The Argentinean press reported last week that the reason for the Vatican declining to give official approval for the country’s newly named Ambassador to the Holy See, Alberto Iribarne, a divorced and remarried Catholic, could lead to the naming of a replacement.
Reporter Jose Ignacio Llados of the Buenos Aires daily “La Nacion,” said the lack of approval by the Vatican Secretary of State has irked the government of Cristina Kirchner and has become a new source of tension with the Church, “just when it seemed relations had been focused after the meeting between Kirchner and the executive committee of the Bishops’ Conference, led by Cardinal Jorge Mario Bergoglio, and the meeting with Vatican Secretary of State, Cardinal Tarcisio Bertone.”
Llados explained that the Argentinean government bears most of the blame for the lack of approval because it ignored the two conditions the Vatican has for the acceptance of an ambassador: that he or she not harbor anti-religious sentiments and that he or she not present canonical irregularities if the person in question is Catholic. In the case of Iribarne, the “canonical irregularities” do not relate to his being divorced, but rather to his remarriage outside the Church.
Llados said that while the State has the right to name anyone it wants to be ambassador, the receiving State also has the right to accept or decline. Therefore, the solution is in holding preliminary consultations, which was not done by the Argentinean government.
The Argentinean government compiled a list of divorced ambassadors that represent their countries before the Holy See…but it failed to mention that none of them are Catholic and therefore they are not subject to canon law.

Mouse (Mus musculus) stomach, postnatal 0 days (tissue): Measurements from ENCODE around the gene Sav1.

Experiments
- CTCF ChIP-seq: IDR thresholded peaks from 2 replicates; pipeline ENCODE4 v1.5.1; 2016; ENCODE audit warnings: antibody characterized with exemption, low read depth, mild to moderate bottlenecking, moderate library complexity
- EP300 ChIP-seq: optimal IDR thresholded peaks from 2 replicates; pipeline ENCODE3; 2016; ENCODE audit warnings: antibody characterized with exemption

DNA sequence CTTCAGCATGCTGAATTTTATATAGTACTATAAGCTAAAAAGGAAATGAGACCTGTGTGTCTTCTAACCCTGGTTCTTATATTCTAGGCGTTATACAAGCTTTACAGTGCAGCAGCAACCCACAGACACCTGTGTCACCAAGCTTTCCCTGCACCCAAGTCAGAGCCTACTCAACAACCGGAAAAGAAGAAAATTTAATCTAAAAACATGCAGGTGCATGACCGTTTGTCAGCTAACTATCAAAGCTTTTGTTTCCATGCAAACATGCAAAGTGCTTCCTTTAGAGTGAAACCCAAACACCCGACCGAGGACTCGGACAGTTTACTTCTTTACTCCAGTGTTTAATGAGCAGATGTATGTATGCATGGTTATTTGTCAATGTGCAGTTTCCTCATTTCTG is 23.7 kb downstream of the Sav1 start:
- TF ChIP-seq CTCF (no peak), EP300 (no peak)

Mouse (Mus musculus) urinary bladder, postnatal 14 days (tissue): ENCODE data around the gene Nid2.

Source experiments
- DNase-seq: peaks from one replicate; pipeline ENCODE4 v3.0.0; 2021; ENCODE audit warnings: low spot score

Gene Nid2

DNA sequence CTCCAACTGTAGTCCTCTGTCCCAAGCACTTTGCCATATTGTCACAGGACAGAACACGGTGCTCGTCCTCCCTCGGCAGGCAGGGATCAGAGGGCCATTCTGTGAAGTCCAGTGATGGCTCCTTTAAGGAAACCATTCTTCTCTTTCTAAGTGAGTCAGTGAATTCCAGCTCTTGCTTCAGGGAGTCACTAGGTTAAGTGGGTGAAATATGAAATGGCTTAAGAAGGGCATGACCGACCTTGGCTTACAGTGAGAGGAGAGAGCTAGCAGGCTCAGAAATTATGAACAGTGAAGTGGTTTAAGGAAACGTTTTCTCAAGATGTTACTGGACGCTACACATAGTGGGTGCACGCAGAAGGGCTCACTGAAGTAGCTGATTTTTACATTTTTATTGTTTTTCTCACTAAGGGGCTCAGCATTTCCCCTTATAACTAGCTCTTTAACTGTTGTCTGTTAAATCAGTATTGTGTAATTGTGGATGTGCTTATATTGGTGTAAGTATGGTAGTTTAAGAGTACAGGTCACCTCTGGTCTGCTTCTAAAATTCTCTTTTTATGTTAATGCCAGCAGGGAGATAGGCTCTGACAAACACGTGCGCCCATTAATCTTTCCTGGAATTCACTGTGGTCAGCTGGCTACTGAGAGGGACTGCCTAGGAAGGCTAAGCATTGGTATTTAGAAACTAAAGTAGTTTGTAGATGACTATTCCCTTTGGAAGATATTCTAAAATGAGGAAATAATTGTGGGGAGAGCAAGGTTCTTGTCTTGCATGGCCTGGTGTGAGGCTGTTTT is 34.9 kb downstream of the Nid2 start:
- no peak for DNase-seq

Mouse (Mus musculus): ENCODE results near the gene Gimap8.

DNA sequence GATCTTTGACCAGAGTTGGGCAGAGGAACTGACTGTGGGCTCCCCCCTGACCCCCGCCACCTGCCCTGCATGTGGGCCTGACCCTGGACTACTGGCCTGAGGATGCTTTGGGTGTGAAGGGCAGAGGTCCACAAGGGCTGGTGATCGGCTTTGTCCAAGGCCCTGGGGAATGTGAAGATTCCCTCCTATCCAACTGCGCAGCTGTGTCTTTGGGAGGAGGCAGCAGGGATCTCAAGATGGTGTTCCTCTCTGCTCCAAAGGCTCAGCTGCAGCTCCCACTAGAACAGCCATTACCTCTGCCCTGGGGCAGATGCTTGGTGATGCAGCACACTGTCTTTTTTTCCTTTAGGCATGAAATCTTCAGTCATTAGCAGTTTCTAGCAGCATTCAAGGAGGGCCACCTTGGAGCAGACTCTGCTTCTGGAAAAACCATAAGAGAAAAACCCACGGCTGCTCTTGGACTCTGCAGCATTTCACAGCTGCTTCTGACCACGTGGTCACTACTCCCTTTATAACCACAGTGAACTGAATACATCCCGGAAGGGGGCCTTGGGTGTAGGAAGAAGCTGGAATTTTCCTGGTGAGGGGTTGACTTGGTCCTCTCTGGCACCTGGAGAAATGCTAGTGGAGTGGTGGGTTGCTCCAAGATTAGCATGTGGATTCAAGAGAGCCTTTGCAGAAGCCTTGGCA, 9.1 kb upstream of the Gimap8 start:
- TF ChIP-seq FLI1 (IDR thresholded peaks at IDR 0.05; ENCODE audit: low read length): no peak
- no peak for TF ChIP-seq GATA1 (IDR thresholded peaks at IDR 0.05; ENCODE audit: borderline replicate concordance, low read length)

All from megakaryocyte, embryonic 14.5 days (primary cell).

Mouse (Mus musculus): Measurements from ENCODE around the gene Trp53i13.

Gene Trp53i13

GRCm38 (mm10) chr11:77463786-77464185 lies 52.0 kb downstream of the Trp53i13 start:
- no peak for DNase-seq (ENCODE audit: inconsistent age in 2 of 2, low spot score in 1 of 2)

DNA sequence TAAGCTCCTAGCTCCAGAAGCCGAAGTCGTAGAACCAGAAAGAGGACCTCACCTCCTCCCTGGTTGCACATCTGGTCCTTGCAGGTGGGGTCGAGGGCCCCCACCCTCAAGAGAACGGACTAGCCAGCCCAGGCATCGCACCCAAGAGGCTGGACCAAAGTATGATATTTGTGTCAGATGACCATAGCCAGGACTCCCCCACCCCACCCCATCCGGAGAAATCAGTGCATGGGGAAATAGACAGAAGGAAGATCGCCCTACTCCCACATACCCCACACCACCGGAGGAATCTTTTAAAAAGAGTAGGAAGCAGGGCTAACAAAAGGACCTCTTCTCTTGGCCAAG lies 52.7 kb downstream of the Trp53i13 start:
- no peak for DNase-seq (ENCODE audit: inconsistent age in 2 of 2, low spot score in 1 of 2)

“Nobody questioned the moral integrity of Iribarne,” Llados said. “It’s not a moral problem, but rather a canonical irregularity of the designated ambassador.”
The newspaper Clarin reported that Kirchner supporters have confirmed that “there was not even the slightest chance the Vatican would change its position,” as “there is no precedent for granting the placet to a divorced and remarried Catholic, not with this Pope or any of the previous ones.” “Therefore,” Kirchner supporters said, “if the idea is to progress in relations with the Holy See, insisting on Iribarne carries the risk of further deterioration.”
The newspaper reported as well that “the closest case to Iribarne is that of a Nicaraguan official who was granted the placet after it was shown that is annulment case is currently being processed and on the condition that his wife not accompany him during official diplomatic acts until his case has been settled. Iribarne has not opened an annulment process nor does he seem willing to keep his current wife in the background.”